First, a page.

Thursday, April 14, 2011

International Autism Awareness by Robert Naseef, Ph.D.

On April 2, 2011, the Autism Society of El Paso sponsored its “12th Annual International Autism Conference.” Over 150 people attended from 2 countries and 3 states: Texas, New Mexico, and Chihuahua (Mexico). On Friday evening, over 40 men gathered to talk about fatherhood when a child has autism. As one father put it, “The conference wasn’t about you, it was about us. You helped us to talk about ourselves and connect with each other.” As the father of a nonverbal adult son on the spectrum, that meant the world to me.Then on Saturday , over 100 men and women, parents and professionals, Spanish and English speaking, spent the day talking about families and taking care of everyone’s needs. I was their guest speaker and facilitator. Having let down their “armor” the night before, men were able to speak openly of their struggles, their dreams, and their love for their families. The women were deeply moved by hearing how much they are appreciated and then spoke from their hearts.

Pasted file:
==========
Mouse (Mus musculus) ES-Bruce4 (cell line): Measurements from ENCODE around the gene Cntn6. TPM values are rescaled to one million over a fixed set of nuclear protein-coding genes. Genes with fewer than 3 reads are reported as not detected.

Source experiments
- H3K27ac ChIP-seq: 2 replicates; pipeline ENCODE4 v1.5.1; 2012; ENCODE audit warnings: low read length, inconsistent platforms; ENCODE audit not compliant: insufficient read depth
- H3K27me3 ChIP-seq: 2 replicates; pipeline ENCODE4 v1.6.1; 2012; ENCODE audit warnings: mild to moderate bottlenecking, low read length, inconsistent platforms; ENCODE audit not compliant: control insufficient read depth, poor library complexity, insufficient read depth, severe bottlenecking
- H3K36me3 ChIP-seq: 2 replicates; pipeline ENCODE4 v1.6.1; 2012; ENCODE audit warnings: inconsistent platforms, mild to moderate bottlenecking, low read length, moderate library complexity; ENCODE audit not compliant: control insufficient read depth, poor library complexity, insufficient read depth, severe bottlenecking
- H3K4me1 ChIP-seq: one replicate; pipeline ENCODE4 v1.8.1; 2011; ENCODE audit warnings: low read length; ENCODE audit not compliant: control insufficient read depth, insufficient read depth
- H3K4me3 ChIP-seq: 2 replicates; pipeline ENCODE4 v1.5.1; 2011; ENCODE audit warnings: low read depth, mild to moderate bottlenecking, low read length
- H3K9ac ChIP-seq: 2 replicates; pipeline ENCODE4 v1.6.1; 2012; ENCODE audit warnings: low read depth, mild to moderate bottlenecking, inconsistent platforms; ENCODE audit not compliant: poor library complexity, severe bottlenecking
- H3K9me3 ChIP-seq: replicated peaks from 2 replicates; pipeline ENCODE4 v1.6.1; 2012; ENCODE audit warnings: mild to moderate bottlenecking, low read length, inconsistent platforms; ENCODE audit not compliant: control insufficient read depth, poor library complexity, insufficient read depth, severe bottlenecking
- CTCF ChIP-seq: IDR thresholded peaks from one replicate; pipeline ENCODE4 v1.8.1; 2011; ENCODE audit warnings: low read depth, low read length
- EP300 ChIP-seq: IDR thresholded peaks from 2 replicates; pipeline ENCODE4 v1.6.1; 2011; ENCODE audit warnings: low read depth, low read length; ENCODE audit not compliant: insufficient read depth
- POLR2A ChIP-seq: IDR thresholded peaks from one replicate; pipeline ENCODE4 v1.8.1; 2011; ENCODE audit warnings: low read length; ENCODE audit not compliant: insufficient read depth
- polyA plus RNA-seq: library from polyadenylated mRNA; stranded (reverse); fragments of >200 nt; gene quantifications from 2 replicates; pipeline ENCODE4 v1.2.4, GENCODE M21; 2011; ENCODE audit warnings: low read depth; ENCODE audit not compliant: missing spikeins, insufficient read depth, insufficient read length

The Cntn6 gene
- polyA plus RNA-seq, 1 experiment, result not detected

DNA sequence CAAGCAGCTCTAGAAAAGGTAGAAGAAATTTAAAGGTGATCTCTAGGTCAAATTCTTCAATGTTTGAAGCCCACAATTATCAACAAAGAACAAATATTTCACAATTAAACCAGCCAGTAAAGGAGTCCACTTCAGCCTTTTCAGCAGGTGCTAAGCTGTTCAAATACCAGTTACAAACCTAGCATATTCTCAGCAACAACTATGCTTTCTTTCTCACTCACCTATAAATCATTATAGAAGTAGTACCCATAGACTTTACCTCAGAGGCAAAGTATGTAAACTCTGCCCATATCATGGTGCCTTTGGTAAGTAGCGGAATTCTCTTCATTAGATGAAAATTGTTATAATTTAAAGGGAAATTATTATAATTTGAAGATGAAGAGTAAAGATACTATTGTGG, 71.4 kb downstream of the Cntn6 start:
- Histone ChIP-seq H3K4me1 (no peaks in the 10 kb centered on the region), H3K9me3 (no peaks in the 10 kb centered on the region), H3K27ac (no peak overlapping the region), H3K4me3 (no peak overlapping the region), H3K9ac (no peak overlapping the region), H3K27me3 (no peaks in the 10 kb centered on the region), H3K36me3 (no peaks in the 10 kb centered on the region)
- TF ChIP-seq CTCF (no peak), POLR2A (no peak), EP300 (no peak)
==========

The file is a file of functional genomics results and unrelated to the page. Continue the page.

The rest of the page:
How is this international? When people come together across borders in different languages to speak of common experiences and shared thoughts and feelings, there is an incredible wave of fellowship and compassion. Men and women showed appreciation for each other and their struggles to be present for each other under trying circumstances. Although connecting for children with autism is different and difficult, being aware makes contact possible. As one parent shared, “If there’s anything our children with autism teach us, it is to be present in the moment.”


  1. MacNeil returns to PBS to tell story of autism

    It's been 16 years since Robert MacNeil sat behind an anchor's desk and a decade since half of PBS's famous MacNeil/Lehrer news team did any street reporting.
    It took a 6-year-old autistic boy named Nick to persuade MacNeil to work in front of the camera again.

    Nick is MacNeil's grandson, and he's featured in the first segment of a six-part series on autism that the 80-year-old MacNeil reported for the PBS NewsHour, which airs starting Monday.

  2. Autism Now series with Robert MacNeil online from PBS: